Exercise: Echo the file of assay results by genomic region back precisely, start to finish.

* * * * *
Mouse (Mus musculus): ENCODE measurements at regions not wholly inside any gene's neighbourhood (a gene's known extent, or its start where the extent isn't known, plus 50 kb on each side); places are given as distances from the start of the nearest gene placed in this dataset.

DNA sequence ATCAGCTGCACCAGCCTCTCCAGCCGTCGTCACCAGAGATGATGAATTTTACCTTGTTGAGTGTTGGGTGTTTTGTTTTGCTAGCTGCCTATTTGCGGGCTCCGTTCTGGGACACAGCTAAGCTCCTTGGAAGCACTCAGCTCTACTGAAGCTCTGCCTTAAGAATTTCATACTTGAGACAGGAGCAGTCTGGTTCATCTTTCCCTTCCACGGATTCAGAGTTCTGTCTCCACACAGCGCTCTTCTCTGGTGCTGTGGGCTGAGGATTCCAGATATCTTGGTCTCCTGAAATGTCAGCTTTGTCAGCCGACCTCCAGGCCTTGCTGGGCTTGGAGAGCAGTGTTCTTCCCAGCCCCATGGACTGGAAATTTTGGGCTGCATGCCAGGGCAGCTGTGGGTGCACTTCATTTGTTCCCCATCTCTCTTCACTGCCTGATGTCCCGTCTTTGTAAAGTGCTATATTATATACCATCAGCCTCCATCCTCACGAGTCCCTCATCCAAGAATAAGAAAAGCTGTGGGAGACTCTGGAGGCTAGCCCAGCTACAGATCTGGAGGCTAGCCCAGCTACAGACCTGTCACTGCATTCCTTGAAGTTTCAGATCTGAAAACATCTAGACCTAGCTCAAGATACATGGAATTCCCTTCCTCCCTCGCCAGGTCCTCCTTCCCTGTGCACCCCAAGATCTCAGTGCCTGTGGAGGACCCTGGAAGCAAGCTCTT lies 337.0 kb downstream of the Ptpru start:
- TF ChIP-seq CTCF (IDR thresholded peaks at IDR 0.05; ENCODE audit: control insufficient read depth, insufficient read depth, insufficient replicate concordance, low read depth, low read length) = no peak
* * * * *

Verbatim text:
Mouse (Mus musculus): ENCODE measurements at regions not wholly inside any gene's neighbourhood (a gene's known extent, or its start where the extent isn't known, plus 50 kb on each side); places are given as distances from the start of the nearest gene placed in this dataset.

DNA sequence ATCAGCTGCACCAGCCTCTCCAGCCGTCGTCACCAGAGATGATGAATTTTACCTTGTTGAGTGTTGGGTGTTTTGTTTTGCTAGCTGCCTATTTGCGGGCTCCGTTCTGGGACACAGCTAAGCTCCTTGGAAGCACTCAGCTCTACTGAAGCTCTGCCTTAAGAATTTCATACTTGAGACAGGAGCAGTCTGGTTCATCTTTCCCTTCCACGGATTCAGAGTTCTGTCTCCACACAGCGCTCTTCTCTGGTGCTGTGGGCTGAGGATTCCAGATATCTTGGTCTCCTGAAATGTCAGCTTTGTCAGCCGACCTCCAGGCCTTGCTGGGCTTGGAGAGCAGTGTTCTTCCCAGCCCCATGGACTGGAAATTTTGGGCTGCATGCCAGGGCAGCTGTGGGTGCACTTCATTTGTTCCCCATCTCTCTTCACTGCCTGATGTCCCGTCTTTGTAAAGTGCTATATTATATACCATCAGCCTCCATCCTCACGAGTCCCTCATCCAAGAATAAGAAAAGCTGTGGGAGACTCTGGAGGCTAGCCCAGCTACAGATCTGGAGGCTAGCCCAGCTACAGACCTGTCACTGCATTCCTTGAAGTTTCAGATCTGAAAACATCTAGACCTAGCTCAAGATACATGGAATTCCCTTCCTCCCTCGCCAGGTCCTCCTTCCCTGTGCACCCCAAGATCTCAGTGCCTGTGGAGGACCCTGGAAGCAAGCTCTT lies 337.0 kb downstream of the Ptpru start:
- TF ChIP-seq CTCF (IDR thresholded peaks at IDR 0.05; ENCODE audit: control insufficient read depth, insufficient read depth, insufficient replicate concordance, low read depth, low read length) = no peak